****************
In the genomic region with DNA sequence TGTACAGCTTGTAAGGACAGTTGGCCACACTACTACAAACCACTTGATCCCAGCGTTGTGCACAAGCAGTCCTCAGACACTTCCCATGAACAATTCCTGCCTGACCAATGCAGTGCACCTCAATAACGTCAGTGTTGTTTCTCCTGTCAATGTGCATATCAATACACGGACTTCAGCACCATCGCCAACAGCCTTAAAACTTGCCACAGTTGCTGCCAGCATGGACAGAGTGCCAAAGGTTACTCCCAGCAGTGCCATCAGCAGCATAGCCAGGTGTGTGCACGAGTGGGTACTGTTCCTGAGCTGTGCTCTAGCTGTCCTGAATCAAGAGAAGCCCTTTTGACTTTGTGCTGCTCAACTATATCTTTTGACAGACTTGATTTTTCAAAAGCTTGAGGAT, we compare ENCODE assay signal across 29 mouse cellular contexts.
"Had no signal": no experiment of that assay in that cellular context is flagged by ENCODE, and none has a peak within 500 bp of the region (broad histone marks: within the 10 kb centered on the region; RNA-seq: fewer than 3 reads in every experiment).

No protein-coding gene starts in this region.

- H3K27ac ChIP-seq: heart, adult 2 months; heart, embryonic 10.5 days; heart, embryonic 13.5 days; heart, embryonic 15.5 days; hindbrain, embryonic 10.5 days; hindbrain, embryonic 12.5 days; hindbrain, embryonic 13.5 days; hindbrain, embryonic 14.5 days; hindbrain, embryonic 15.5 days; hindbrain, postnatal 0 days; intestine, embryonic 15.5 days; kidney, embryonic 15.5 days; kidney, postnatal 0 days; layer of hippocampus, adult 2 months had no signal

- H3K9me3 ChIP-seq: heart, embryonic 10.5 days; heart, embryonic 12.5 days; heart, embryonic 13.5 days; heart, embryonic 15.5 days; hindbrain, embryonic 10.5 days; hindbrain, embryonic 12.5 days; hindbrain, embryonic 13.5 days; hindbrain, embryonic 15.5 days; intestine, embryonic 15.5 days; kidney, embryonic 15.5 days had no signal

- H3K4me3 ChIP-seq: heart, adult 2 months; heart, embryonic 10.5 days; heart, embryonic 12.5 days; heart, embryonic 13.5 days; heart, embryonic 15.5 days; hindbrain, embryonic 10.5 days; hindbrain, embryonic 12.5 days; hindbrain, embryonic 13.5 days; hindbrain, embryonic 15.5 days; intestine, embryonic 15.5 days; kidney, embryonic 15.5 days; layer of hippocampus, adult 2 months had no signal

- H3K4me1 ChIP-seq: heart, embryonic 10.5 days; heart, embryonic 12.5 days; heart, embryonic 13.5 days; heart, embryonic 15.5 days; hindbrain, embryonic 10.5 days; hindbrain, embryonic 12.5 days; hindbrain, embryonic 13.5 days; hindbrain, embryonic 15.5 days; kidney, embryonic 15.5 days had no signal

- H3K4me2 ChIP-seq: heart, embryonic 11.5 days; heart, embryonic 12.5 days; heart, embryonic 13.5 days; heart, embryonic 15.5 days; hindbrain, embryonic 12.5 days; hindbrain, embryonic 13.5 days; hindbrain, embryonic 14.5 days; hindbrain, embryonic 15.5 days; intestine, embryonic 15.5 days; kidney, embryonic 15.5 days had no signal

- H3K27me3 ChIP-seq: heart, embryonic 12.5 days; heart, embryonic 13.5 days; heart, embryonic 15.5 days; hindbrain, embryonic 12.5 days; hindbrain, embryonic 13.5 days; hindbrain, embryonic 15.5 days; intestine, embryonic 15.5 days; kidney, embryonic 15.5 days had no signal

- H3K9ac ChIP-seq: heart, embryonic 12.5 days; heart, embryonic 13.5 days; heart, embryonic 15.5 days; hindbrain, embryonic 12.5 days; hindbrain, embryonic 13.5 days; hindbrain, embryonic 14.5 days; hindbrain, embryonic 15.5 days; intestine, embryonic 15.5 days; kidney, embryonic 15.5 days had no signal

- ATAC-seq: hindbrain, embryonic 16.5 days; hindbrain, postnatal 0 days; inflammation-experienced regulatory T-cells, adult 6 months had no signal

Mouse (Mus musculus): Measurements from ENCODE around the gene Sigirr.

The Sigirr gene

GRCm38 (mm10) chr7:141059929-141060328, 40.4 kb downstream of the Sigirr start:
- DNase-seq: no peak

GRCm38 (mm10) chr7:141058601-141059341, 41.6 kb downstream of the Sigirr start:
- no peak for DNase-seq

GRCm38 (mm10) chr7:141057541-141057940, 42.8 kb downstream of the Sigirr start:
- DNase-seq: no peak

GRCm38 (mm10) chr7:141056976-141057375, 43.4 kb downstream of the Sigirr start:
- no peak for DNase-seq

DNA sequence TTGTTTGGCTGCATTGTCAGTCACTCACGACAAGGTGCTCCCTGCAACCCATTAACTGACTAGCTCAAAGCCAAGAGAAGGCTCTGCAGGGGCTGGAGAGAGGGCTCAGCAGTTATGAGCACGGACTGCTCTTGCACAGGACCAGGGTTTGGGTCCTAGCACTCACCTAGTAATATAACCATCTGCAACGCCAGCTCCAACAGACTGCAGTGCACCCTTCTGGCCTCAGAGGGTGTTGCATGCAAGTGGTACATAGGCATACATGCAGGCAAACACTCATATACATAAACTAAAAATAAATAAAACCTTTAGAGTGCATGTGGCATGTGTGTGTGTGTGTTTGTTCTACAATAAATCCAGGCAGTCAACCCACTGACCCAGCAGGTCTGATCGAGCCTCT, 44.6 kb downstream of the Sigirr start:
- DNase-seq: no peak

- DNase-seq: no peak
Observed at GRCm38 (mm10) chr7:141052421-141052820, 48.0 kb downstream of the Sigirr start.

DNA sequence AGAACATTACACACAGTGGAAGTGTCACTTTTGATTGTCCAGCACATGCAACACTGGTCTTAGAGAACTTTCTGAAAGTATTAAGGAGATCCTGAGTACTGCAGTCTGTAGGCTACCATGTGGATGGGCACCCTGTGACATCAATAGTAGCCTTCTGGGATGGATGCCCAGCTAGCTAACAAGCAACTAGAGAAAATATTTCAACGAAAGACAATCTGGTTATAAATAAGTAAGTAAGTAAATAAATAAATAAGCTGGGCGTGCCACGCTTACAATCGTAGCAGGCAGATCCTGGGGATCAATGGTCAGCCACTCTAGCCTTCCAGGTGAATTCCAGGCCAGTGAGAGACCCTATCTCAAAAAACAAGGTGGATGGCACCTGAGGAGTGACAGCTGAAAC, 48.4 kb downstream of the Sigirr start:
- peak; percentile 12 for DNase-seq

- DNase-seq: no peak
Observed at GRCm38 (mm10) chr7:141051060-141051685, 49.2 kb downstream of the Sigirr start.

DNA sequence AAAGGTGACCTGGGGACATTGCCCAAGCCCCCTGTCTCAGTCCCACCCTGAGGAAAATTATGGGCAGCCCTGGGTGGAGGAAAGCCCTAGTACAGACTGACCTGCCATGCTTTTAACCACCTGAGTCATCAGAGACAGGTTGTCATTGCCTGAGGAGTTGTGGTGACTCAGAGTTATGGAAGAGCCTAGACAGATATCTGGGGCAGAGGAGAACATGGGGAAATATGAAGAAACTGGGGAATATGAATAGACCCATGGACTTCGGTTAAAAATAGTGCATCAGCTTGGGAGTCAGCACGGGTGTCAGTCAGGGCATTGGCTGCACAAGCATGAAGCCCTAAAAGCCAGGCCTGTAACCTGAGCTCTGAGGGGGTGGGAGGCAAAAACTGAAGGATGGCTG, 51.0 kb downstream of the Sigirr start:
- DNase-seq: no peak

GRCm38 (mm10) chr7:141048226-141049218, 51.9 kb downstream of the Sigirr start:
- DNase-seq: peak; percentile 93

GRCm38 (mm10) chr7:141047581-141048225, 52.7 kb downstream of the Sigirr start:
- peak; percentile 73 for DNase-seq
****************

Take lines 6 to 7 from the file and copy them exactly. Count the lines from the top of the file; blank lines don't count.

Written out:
- H3K4me3 ChIP-seq: heart, adult 2 months; heart, embryonic 10.5 days; heart, embryonic 12.5 days; heart, embryonic 13.5 days; heart, embryonic 15.5 days; hindbrain, embryonic 10.5 days; hindbrain, embryonic 12.5 days; hindbrain, embryonic 13.5 days; hindbrain, embryonic 15.5 days; intestine, embryonic 15.5 days; kidney, embryonic 15.5 days; layer of hippocampus, adult 2 months had no signal

- H3K4me1 ChIP-seq: heart, embryonic 10.5 days; heart, embryonic 12.5 days; heart, embryonic 13.5 days; heart, embryonic 15.5 days; hindbrain, embryonic 10.5 days; hindbrain, embryonic 12.5 days; hindbrain, embryonic 13.5 days; hindbrain, embryonic 15.5 days; kidney, embryonic 15.5 days had no signal